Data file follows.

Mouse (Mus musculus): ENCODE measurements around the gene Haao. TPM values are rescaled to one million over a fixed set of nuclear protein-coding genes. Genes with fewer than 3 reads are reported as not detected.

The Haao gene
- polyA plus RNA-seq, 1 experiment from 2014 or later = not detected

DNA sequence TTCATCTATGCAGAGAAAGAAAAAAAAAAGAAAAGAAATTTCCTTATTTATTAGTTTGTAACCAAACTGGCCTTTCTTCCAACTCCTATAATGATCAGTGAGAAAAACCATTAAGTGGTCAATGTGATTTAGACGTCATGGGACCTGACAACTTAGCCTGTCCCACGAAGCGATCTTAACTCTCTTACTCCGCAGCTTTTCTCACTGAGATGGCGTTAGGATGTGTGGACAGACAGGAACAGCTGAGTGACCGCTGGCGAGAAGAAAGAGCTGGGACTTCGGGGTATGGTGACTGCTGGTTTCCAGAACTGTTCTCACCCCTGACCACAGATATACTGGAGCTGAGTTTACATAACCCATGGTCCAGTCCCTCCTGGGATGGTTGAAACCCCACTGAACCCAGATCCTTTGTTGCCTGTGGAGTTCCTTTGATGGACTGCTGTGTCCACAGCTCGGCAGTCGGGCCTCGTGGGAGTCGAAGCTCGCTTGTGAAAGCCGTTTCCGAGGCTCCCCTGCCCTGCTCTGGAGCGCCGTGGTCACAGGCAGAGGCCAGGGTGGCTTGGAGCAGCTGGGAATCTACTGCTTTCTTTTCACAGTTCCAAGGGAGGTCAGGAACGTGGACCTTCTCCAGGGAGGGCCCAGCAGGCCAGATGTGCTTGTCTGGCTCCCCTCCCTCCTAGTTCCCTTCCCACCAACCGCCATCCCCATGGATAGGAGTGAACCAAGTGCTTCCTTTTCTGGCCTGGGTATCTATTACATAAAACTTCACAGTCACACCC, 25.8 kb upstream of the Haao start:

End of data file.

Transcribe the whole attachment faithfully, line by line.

Mouse (Mus musculus): ENCODE measurements around the gene Haao. TPM values are rescaled to one million over a fixed set of nuclear protein-coding genes. Genes with fewer than 3 reads are reported as not detected.

The Haao gene
- polyA plus RNA-seq, 1 experiment from 2014 or later = not detected

DNA sequence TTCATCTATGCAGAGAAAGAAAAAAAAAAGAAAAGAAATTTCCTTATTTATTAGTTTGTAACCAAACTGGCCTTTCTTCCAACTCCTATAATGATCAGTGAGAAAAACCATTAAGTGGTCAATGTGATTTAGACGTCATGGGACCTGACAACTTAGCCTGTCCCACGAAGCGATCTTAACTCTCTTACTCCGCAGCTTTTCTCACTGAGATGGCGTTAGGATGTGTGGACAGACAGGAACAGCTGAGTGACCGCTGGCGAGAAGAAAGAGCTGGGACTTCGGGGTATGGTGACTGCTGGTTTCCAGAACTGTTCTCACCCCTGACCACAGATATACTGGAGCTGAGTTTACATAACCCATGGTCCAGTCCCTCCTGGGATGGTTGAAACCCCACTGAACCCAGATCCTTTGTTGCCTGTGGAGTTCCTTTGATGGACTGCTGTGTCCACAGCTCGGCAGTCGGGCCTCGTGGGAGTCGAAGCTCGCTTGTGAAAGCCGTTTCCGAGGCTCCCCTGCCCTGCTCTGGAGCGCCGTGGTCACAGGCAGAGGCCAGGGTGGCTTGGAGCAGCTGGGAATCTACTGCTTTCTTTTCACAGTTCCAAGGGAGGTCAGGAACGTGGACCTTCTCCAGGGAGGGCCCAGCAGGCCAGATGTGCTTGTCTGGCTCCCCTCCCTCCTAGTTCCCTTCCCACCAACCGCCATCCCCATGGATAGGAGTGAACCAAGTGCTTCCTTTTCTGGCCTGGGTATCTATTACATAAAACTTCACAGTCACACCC, 25.8 kb upstream of the Haao start: